Yenra : Boats : Spectra Fiber Rope : Strong mooring line for large naval vessels good for marine applications because it repels moisture and lasts in water

Rope

The U.S. Navy has selected mooring lines made with Honeywell's Spectra fiber to help ensure the safety of its crews against line failure, reduce overall line weight, and improve the longevity of the ropes.

Whitehill Manufacturing Corporation recently developed the new rope using Spectra fiber to further improve the strength, durability and safety of the lines. Spectra fiber has the highest strength-to-weight ratio of any synthetic fiber, including nylon, polyester and aramid. Spectra fiber is, pound for pound, ten times stronger than steel, yet light enough to float. It is hydrophobic -- meaning it will not absorb moisture or deteriorate in water -- making it ideal for marine applications.

"The safety of sailors is the Navy's paramount concern," said Sim Whitehill of Whitehill. "As a long-time partner of Honeywell, we knew that Spectra fiber would be the ideal component in creating the new lines. Using Spectra, we were able to make the ropes lighter, more durable and better suited for use in and around water. This helps streamline operations at the pier, while more securely mooring naval vessels."

In the past, injuries caused by breaking or recoiling ropes were of concern to the Navy. Traditional nylon or polyester lines tethering large ships were snapping under strain, hurting sailors as they recoiled. To protect its crews, the Navy selected a custom-designed four-strand rope produced by Whitehill. This rope was engineered with one strand slightly shorter than the others, causing it to break first when the rope was about to fail, dissipating energy and alerting sailors to clear the premises.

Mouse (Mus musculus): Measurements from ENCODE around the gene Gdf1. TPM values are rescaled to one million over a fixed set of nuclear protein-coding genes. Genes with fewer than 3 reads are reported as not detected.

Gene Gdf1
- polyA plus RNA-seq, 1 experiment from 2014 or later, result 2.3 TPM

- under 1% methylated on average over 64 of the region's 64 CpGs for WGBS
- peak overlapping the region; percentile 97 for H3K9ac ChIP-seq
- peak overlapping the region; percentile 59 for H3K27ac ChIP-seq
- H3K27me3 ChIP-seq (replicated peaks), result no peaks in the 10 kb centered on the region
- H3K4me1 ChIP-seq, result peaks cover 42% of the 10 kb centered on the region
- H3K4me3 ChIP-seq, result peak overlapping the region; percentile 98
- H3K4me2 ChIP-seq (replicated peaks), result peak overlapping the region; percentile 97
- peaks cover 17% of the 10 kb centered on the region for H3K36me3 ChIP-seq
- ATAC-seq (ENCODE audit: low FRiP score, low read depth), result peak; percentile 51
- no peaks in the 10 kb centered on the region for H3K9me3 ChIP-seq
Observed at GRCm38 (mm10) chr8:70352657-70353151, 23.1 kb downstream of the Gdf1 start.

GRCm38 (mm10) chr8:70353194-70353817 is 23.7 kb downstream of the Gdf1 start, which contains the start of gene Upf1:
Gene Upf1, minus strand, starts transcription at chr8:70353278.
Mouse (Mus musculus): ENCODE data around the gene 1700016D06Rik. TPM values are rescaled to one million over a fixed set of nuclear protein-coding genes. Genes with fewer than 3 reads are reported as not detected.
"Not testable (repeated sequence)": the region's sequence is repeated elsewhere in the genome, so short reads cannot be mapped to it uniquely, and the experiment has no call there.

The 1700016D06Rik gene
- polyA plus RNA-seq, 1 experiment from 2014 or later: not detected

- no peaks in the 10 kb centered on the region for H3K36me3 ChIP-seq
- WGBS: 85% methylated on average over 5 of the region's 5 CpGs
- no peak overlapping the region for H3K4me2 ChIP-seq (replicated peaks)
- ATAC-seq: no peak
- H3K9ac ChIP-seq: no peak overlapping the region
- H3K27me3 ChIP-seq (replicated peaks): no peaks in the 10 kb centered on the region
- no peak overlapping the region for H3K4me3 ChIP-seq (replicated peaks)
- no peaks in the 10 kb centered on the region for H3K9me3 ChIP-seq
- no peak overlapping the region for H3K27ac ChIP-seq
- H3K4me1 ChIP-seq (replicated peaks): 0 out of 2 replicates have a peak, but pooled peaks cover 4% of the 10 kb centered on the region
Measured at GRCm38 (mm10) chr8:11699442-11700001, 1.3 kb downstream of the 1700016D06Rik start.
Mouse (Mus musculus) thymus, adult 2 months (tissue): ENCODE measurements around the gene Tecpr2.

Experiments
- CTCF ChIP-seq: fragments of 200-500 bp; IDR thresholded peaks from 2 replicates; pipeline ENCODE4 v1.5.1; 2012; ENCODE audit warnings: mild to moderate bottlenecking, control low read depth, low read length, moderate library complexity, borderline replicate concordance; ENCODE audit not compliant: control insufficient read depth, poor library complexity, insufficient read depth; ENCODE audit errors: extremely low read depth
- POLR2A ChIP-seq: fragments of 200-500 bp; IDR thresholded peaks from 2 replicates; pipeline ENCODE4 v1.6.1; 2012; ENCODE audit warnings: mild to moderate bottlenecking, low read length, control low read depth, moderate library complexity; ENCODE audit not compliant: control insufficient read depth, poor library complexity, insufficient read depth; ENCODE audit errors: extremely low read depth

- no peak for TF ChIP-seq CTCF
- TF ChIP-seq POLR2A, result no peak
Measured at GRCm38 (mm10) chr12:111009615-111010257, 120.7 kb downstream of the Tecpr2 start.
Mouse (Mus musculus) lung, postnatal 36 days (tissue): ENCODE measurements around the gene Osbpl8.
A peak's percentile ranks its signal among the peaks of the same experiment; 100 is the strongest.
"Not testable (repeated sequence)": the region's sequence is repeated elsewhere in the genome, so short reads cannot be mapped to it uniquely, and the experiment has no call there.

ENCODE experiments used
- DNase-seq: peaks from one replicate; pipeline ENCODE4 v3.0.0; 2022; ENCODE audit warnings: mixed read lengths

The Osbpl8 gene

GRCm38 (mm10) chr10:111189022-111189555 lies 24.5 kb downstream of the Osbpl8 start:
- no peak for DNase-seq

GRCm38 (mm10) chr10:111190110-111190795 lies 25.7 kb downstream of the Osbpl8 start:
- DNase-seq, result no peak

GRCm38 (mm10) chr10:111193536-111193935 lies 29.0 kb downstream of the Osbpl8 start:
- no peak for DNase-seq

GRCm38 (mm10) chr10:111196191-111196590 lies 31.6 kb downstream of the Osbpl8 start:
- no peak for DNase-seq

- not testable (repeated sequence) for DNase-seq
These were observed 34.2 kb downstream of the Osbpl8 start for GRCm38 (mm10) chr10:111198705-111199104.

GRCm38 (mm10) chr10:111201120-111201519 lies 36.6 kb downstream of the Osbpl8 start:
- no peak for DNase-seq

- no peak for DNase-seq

Whitehill's new rope incorporates this short-strand technology with the strength of Spectra fiber. The new Spectra-based rope is twenty percent lighter than an aramid rope of equivalent strength. This enables a number of improvements, such as providing a stronger, lighter line that allows for single-part mooring rather than doubling up -- going ship to shore twice in an effort to improve line strength -- and allowing for a thicker jacket for an added layer of protection. In addition, unlike aramid ropes, Spectra lines float in water. If a sailor drops one, it can be easily spotted and retrieved before it sinks and becomes entangled.

"Spectra fiber is used around the world in a wide array of high-performance customized rope and cordage applications such as that of the Navy," said marketing manager Barbara McGrath Costain. "We are honored to work with Whitehill to keep sailors safe and secure with Spectra-based mooring lines."

Honeywell Specialty Materials provides high-performance specialty materials, including fluorocarbons, specialty films and additives, advanced fibers and composites, customized research chemicals, and electronic materials and chemicals.